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From The Monument Project: Black Wall 2015
synthetic fur and filling, steel and wood
1000 x 5000 x 3000mm
courtesy of Hamish McKay (Booth A1) and the artist

Much of the Kathy Temin’s recent work has related to her family’s experiences of the Holocaust—her father having been interned in Sachsenhausen concentration camp in Germany. The Memorial Project: Black Wall was made in Auckland last year, while the Sydney-born Temin was Artist in Residence at the University of Auckland’s Elam School of Fine Arts. It serves to acknowledge the lives of Jewish people who sought safe haven in New Zealand during the Second World War.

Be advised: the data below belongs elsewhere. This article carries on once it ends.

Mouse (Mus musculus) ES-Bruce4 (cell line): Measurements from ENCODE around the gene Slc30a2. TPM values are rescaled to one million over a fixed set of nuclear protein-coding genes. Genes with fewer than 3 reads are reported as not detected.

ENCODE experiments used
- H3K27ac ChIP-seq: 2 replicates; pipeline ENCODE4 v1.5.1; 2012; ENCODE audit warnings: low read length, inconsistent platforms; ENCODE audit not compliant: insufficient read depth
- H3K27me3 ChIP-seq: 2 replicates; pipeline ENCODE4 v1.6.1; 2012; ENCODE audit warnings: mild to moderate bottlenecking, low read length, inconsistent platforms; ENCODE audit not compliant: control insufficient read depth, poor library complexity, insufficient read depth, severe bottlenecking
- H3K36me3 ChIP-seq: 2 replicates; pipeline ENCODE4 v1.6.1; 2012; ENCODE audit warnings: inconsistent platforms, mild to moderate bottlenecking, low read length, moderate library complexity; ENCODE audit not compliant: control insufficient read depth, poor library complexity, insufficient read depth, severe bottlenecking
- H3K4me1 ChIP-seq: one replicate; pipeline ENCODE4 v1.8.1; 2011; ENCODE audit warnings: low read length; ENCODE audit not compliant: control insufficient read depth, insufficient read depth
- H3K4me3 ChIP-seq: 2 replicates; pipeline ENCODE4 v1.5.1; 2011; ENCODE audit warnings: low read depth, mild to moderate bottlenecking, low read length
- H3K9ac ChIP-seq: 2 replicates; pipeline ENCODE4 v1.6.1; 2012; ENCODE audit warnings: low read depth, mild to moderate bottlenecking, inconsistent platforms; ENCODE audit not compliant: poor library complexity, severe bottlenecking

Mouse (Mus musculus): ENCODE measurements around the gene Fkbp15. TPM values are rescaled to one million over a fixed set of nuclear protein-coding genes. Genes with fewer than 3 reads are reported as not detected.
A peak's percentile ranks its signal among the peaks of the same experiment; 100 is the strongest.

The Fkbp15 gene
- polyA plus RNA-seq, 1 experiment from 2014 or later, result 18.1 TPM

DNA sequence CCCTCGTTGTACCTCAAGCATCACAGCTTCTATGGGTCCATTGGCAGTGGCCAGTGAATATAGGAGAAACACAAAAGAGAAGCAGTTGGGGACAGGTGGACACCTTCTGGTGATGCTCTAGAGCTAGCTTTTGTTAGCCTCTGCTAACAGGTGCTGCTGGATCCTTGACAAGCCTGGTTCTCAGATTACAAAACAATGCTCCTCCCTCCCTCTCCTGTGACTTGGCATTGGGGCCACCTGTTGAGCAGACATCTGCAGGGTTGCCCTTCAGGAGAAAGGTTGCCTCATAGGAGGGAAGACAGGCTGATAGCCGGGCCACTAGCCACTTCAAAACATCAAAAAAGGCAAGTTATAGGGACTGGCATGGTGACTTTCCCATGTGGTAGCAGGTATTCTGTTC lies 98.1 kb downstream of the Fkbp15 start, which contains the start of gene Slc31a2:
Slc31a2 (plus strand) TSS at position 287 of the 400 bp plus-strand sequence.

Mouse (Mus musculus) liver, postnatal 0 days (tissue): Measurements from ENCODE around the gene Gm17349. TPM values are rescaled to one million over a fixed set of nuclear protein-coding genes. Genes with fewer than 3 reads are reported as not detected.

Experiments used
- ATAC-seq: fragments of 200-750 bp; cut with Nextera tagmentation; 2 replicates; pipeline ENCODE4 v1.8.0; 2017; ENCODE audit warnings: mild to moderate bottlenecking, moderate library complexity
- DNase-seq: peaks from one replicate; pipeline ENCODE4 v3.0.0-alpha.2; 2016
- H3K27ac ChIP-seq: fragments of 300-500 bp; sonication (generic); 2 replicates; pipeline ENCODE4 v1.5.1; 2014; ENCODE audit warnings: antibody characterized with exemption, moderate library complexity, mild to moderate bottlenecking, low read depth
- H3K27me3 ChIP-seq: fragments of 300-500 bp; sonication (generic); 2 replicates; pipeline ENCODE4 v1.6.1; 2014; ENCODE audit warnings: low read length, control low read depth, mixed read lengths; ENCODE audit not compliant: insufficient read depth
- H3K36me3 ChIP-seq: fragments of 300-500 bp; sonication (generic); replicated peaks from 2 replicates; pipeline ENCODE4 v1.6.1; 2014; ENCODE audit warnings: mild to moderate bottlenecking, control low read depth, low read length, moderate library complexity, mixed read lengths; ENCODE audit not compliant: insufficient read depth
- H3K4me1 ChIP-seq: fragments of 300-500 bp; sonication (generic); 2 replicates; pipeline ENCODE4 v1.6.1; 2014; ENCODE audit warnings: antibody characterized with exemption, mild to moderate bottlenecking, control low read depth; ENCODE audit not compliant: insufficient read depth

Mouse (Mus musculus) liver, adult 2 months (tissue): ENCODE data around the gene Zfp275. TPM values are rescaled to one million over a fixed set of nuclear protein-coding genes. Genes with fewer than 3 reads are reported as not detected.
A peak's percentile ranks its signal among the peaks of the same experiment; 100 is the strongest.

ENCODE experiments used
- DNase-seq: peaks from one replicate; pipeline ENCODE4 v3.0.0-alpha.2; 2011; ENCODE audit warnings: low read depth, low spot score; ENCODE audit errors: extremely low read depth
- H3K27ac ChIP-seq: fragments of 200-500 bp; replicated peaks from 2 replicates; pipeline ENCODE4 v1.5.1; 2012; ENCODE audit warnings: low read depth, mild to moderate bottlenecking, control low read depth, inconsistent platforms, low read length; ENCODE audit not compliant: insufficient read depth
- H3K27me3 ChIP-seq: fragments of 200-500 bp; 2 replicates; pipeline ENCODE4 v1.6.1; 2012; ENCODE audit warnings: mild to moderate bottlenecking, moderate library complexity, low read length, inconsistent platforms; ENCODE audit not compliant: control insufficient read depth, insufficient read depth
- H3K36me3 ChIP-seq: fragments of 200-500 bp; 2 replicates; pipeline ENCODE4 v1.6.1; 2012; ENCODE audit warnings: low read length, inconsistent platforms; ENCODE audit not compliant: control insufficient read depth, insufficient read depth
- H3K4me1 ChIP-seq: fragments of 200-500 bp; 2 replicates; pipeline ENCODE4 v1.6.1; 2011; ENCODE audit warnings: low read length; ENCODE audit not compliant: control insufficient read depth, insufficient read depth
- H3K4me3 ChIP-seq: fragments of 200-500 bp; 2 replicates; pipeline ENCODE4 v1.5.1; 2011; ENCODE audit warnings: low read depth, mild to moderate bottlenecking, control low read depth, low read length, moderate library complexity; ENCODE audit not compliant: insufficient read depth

The portion of Black Wall included in Pacific Real Time is both barrier and refuge, its black colouring as threatening as its tactility is comforting. In the work, Temin, who has often fashioned soft-furnished crawlspaces, suggests that the Pacific is a mixed blessing for European émigrés. In coming here they are surely alive, though—like the artist—they are destined to perpetually cast their minds back to where they came from, forever displaced.

Image: Kathy Temin, The Memorial: Project Black Wall (installation view), Gus Fisher Gallery, 2015. Photograph by Sam Hartnett, courtesy of Gus Fisher Gallery, Hamish McKay, and the artist.